Real-world applications of object recognition often require the solution of multiple tasks in a single platform. Under the standard paradigm of network fine-tuning, an entirely new CNN is learned per task, and the final network size is independent of task complexity. This is wasteful, since simple tasks require smaller networks than more complex tasks, and limits the number of tasks that can be solved simultaneously. To address these problems, we propose a transfer learning procedure, denoted NetTailor, in which layers of a pre-trained CNN are used as universal blocks that can be combined with small task-specific layers to generate new networks. Besides minimizing classification error, the new network is trained to mimic the internal activations of a strong unconstrained CNN, and minimize its complexity by the combination of 1) a soft-attention mechanism over blocks and 2) complexity regularization constraints. In this way, NetTailor can adapt the network architecture, not just its weights, to the target task. Experiments show that networks adapted to simple tasks, such as character or traffic sign recognition, become significantly smaller than those adapted to hard tasks, such as fine-grained recognition. More importantly, due to the modular nature of the procedure, this reduction in network complexity is achieved without compromise of either parameter sharing across tasks, or classification accuracy.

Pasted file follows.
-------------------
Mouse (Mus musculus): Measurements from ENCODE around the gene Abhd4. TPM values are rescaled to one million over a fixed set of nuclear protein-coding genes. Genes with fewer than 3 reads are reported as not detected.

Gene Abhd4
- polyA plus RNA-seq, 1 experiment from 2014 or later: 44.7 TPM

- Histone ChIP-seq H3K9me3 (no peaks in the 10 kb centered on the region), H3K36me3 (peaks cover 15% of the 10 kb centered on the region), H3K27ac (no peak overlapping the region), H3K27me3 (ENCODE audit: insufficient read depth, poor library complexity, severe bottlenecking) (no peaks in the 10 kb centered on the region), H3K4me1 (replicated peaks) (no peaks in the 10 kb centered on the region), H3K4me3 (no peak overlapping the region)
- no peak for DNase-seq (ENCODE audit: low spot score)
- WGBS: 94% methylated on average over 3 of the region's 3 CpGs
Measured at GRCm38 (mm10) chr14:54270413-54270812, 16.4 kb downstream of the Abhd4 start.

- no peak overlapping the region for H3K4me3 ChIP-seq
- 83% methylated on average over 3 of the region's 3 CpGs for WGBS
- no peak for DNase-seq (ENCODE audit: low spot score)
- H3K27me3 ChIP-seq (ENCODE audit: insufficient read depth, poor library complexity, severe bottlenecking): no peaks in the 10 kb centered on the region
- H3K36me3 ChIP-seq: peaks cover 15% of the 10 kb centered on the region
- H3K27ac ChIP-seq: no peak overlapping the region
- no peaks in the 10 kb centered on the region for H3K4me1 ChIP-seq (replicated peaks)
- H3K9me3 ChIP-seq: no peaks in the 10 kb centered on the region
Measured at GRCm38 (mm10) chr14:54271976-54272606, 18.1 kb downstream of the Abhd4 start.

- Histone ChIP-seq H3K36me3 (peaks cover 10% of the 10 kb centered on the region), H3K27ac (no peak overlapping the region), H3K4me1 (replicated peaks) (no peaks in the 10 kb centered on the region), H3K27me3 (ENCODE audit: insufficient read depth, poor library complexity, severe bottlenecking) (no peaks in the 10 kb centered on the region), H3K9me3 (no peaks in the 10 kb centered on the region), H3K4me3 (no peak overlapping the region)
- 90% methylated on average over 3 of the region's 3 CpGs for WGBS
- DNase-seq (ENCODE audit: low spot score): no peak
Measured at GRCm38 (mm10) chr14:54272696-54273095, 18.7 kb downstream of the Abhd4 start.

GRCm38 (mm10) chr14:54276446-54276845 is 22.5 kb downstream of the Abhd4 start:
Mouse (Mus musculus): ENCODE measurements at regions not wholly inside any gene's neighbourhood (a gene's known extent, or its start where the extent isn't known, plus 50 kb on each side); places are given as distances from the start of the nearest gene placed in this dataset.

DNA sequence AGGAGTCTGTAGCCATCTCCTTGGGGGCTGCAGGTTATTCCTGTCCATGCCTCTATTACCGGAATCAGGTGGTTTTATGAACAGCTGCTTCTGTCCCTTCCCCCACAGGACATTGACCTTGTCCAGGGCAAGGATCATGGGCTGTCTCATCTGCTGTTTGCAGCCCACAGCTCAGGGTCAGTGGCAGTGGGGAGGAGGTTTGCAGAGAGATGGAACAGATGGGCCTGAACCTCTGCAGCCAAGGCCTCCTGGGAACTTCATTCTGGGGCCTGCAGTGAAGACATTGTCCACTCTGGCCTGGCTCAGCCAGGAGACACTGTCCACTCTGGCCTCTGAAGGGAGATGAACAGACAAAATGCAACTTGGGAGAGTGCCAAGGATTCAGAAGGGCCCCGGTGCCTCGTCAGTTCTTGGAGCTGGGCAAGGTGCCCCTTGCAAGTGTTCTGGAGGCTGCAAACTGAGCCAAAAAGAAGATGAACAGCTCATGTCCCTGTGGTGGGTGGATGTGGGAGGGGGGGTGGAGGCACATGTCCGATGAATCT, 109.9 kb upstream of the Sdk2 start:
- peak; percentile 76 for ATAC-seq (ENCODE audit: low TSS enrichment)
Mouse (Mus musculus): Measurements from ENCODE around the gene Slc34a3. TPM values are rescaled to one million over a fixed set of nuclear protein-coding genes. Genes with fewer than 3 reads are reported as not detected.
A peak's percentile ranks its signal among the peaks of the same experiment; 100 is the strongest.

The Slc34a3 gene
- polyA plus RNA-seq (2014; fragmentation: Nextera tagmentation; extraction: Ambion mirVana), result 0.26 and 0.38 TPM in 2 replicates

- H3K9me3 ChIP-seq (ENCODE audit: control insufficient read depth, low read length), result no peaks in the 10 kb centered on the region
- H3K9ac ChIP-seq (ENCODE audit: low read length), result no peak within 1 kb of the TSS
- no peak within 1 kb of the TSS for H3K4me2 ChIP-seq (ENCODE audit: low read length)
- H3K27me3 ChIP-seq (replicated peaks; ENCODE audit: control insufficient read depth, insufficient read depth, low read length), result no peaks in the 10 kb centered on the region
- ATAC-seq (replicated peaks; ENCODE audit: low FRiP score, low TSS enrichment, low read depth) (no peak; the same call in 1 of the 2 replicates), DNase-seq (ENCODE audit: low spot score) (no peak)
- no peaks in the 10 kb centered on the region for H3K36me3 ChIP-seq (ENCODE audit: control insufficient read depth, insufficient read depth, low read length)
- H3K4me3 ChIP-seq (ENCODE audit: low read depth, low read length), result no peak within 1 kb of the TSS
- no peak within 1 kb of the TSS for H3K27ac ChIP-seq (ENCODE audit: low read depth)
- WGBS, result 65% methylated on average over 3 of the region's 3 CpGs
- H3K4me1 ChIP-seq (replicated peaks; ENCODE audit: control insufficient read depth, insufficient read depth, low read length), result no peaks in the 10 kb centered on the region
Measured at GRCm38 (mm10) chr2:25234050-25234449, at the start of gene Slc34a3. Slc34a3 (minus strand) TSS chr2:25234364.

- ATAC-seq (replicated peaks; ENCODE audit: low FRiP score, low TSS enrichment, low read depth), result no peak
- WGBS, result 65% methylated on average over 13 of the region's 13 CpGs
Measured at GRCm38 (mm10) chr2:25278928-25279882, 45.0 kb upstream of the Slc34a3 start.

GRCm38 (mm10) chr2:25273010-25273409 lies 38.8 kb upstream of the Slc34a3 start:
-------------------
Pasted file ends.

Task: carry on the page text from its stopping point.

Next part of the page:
Schematic representation of the NetTailor procedure.
Final architectures produced by NetTailor on several datasets from the Visual Decathlon challenge. Gray boxes represent univeral blocks. Blue boxes represent task-specific blocks. The attention weight associated with each block is encoded in its opacity. Hover over each image to see the evolution of attention weights during training .